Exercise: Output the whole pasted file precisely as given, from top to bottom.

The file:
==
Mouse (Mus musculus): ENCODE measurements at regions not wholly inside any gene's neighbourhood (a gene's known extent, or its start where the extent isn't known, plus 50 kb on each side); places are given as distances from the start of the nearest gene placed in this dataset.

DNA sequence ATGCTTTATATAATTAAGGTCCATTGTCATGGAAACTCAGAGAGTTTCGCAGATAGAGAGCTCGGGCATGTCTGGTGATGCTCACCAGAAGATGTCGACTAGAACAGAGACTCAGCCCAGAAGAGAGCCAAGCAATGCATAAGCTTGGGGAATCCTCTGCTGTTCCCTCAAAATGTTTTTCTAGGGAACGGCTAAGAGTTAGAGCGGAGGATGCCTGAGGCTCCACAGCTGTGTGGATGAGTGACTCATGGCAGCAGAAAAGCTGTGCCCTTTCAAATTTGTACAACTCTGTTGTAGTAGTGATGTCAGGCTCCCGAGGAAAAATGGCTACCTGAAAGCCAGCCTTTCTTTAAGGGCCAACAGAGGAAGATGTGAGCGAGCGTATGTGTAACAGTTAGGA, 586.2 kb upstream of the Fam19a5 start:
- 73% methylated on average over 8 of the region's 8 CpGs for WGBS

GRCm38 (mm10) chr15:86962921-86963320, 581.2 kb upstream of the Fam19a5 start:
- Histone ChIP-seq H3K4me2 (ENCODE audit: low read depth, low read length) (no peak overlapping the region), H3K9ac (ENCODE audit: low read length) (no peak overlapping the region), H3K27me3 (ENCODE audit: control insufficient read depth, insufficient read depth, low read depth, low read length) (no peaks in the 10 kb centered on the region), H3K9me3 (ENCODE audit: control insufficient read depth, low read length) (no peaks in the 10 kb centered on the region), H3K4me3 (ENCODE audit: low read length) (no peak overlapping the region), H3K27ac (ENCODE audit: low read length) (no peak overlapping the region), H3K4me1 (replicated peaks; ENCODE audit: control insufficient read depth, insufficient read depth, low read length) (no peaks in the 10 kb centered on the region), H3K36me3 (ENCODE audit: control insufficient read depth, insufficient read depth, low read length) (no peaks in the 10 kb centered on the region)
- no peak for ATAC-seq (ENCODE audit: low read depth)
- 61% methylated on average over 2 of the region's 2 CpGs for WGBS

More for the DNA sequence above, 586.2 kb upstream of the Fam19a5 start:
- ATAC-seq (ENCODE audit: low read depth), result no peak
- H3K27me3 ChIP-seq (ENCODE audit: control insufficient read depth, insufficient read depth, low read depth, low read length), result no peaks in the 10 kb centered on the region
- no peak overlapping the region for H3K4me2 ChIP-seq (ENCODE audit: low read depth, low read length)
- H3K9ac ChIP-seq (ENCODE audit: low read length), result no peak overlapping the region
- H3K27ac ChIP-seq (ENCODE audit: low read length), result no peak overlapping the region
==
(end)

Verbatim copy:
Mouse (Mus musculus): ENCODE measurements at regions not wholly inside any gene's neighbourhood (a gene's known extent, or its start where the extent isn't known, plus 50 kb on each side); places are given as distances from the start of the nearest gene placed in this dataset.

DNA sequence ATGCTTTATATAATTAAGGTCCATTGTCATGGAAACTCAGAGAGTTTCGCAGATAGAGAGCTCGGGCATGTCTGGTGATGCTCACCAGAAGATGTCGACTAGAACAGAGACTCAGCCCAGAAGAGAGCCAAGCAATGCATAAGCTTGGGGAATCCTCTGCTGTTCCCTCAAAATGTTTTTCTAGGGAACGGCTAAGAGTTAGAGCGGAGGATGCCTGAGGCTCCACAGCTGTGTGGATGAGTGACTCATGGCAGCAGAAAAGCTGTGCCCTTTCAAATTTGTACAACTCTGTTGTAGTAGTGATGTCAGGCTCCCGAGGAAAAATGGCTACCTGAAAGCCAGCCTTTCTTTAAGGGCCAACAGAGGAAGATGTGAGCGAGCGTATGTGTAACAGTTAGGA, 586.2 kb upstream of the Fam19a5 start:
- 73% methylated on average over 8 of the region's 8 CpGs for WGBS

GRCm38 (mm10) chr15:86962921-86963320, 581.2 kb upstream of the Fam19a5 start:
- Histone ChIP-seq H3K4me2 (ENCODE audit: low read depth, low read length) (no peak overlapping the region), H3K9ac (ENCODE audit: low read length) (no peak overlapping the region), H3K27me3 (ENCODE audit: control insufficient read depth, insufficient read depth, low read depth, low read length) (no peaks in the 10 kb centered on the region), H3K9me3 (ENCODE audit: control insufficient read depth, low read length) (no peaks in the 10 kb centered on the region), H3K4me3 (ENCODE audit: low read length) (no peak overlapping the region), H3K27ac (ENCODE audit: low read length) (no peak overlapping the region), H3K4me1 (replicated peaks; ENCODE audit: control insufficient read depth, insufficient read depth, low read length) (no peaks in the 10 kb centered on the region), H3K36me3 (ENCODE audit: control insufficient read depth, insufficient read depth, low read length) (no peaks in the 10 kb centered on the region)
- no peak for ATAC-seq (ENCODE audit: low read depth)
- 61% methylated on average over 2 of the region's 2 CpGs for WGBS

More for the DNA sequence above, 586.2 kb upstream of the Fam19a5 start:
- ATAC-seq (ENCODE audit: low read depth), result no peak
- H3K27me3 ChIP-seq (ENCODE audit: control insufficient read depth, insufficient read depth, low read depth, low read length), result no peaks in the 10 kb centered on the region
- no peak overlapping the region for H3K4me2 ChIP-seq (ENCODE audit: low read depth, low read length)
- H3K9ac ChIP-seq (ENCODE audit: low read length), result no peak overlapping the region
- H3K27ac ChIP-seq (ENCODE audit: low read length), result no peak overlapping the region